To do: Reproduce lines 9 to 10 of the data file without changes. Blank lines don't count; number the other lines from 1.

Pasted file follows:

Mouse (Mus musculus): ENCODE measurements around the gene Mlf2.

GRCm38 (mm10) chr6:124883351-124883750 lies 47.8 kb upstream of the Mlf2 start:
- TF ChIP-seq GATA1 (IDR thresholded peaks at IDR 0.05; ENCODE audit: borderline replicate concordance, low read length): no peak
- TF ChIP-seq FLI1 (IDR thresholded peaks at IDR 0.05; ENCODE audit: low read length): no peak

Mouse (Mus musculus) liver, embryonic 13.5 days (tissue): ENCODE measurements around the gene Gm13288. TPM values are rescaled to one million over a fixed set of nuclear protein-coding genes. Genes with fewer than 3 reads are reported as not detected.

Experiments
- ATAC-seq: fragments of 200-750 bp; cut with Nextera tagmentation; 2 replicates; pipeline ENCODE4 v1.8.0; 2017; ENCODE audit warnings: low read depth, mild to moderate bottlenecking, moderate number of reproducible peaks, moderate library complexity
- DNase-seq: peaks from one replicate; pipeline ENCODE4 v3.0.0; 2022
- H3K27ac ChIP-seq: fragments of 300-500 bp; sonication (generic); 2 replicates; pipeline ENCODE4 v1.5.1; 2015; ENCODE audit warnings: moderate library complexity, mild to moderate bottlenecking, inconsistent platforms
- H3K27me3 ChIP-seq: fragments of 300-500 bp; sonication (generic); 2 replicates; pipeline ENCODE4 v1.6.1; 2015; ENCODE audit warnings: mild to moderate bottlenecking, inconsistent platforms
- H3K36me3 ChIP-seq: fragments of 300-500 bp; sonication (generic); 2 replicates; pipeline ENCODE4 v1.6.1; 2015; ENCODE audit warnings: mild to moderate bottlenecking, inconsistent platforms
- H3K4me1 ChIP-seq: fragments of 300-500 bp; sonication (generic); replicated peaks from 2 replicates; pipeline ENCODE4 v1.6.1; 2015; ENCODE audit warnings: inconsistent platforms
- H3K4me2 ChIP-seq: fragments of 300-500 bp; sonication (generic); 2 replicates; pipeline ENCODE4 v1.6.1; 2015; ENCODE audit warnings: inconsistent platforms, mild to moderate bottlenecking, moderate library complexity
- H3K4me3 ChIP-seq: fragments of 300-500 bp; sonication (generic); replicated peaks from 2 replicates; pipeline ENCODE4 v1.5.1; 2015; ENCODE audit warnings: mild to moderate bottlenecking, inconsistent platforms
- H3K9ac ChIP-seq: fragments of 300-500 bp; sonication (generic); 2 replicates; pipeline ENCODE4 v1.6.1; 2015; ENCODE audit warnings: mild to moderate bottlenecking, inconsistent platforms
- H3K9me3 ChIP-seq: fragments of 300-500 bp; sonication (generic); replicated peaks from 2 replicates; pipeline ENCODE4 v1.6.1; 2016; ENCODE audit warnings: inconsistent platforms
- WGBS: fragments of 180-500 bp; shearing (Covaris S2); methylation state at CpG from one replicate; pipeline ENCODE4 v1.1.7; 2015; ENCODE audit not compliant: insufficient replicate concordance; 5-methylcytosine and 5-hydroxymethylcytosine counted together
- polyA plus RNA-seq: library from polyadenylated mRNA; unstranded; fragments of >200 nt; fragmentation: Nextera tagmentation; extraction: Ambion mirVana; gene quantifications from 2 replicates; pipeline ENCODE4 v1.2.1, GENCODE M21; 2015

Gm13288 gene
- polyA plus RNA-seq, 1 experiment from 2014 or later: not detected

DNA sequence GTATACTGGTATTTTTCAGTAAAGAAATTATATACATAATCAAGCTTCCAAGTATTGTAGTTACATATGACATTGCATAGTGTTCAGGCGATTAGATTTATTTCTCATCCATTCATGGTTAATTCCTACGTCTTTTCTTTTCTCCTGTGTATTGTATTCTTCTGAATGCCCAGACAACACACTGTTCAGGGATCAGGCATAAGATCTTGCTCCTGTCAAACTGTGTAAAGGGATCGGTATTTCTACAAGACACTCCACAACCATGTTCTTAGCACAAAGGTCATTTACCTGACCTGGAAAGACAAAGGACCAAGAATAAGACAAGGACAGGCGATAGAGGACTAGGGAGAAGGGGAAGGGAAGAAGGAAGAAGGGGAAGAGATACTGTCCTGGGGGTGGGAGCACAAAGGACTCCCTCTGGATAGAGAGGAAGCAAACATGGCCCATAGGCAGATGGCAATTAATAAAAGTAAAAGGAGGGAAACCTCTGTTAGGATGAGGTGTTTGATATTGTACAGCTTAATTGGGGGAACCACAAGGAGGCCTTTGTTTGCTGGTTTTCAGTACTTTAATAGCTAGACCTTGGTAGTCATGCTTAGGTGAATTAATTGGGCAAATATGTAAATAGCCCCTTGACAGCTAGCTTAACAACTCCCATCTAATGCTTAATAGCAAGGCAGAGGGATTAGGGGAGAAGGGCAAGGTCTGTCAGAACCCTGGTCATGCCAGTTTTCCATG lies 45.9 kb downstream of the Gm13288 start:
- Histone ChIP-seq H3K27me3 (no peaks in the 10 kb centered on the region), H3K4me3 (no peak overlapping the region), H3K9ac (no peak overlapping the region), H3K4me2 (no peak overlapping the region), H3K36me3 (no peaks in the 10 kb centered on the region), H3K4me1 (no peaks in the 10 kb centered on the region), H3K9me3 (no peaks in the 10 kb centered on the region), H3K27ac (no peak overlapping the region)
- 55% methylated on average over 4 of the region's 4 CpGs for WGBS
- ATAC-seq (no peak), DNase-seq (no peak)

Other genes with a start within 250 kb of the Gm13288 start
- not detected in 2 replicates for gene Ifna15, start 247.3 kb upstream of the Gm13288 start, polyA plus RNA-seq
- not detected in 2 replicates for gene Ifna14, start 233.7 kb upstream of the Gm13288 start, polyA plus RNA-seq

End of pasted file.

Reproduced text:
- H3K27ac ChIP-seq: fragments of 300-500 bp; sonication (generic); 2 replicates; pipeline ENCODE4 v1.5.1; 2015; ENCODE audit warnings: moderate library complexity, mild to moderate bottlenecking, inconsistent platforms
- H3K27me3 ChIP-seq: fragments of 300-500 bp; sonication (generic); 2 replicates; pipeline ENCODE4 v1.6.1; 2015; ENCODE audit warnings: mild to moderate bottlenecking, inconsistent platforms